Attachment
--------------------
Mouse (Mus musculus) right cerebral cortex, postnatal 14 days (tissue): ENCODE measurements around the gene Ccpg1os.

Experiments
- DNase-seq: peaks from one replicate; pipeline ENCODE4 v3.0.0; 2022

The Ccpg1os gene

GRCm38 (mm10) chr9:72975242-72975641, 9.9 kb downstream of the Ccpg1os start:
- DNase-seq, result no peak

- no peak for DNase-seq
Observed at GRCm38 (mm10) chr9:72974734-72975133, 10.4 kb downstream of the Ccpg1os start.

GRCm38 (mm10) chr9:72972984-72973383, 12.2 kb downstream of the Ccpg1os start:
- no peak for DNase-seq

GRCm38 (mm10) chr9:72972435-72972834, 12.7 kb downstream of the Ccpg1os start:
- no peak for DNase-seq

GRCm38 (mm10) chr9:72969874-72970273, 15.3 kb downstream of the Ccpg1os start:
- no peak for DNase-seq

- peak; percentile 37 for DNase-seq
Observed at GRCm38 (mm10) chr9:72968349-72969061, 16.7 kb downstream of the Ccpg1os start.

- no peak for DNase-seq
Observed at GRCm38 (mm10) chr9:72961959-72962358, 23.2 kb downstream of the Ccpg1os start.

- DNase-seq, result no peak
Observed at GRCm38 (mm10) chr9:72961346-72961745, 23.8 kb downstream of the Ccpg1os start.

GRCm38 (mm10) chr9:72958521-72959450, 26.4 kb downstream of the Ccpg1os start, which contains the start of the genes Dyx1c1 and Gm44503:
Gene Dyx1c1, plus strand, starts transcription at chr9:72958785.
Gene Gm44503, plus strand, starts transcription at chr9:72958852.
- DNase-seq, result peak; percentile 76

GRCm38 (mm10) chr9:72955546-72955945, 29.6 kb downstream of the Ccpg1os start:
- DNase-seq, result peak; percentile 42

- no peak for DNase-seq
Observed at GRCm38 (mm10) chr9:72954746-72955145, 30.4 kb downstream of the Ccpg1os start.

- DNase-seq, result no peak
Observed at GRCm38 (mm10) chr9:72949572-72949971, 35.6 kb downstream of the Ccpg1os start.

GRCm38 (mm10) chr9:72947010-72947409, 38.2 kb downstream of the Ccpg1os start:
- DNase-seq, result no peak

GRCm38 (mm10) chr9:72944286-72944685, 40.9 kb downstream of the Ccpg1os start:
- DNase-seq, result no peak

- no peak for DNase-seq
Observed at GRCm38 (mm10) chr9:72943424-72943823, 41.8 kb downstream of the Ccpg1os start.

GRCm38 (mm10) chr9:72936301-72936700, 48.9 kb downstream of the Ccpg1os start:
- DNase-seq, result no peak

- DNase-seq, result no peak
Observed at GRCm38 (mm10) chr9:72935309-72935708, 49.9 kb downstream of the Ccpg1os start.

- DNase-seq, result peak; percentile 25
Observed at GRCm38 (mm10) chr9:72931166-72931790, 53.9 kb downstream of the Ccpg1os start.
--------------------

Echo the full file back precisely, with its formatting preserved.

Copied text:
Mouse (Mus musculus) right cerebral cortex, postnatal 14 days (tissue): ENCODE measurements around the gene Ccpg1os.

Experiments
- DNase-seq: peaks from one replicate; pipeline ENCODE4 v3.0.0; 2022

The Ccpg1os gene

GRCm38 (mm10) chr9:72975242-72975641, 9.9 kb downstream of the Ccpg1os start:
- DNase-seq, result no peak

- no peak for DNase-seq
Observed at GRCm38 (mm10) chr9:72974734-72975133, 10.4 kb downstream of the Ccpg1os start.

GRCm38 (mm10) chr9:72972984-72973383, 12.2 kb downstream of the Ccpg1os start:
- no peak for DNase-seq

GRCm38 (mm10) chr9:72972435-72972834, 12.7 kb downstream of the Ccpg1os start:
- no peak for DNase-seq

GRCm38 (mm10) chr9:72969874-72970273, 15.3 kb downstream of the Ccpg1os start:
- no peak for DNase-seq

- peak; percentile 37 for DNase-seq
Observed at GRCm38 (mm10) chr9:72968349-72969061, 16.7 kb downstream of the Ccpg1os start.

- no peak for DNase-seq
Observed at GRCm38 (mm10) chr9:72961959-72962358, 23.2 kb downstream of the Ccpg1os start.

- DNase-seq, result no peak
Observed at GRCm38 (mm10) chr9:72961346-72961745, 23.8 kb downstream of the Ccpg1os start.

GRCm38 (mm10) chr9:72958521-72959450, 26.4 kb downstream of the Ccpg1os start, which contains the start of the genes Dyx1c1 and Gm44503:
Gene Dyx1c1, plus strand, starts transcription at chr9:72958785.
Gene Gm44503, plus strand, starts transcription at chr9:72958852.
- DNase-seq, result peak; percentile 76

GRCm38 (mm10) chr9:72955546-72955945, 29.6 kb downstream of the Ccpg1os start:
- DNase-seq, result peak; percentile 42

- no peak for DNase-seq
Observed at GRCm38 (mm10) chr9:72954746-72955145, 30.4 kb downstream of the Ccpg1os start.

- DNase-seq, result no peak
Observed at GRCm38 (mm10) chr9:72949572-72949971, 35.6 kb downstream of the Ccpg1os start.

GRCm38 (mm10) chr9:72947010-72947409, 38.2 kb downstream of the Ccpg1os start:
- DNase-seq, result no peak

GRCm38 (mm10) chr9:72944286-72944685, 40.9 kb downstream of the Ccpg1os start:
- DNase-seq, result no peak

- no peak for DNase-seq
Observed at GRCm38 (mm10) chr9:72943424-72943823, 41.8 kb downstream of the Ccpg1os start.

GRCm38 (mm10) chr9:72936301-72936700, 48.9 kb downstream of the Ccpg1os start:
- DNase-seq, result no peak

- DNase-seq, result no peak
Observed at GRCm38 (mm10) chr9:72935309-72935708, 49.9 kb downstream of the Ccpg1os start.

- DNase-seq, result peak; percentile 25
Observed at GRCm38 (mm10) chr9:72931166-72931790, 53.9 kb downstream of the Ccpg1os start.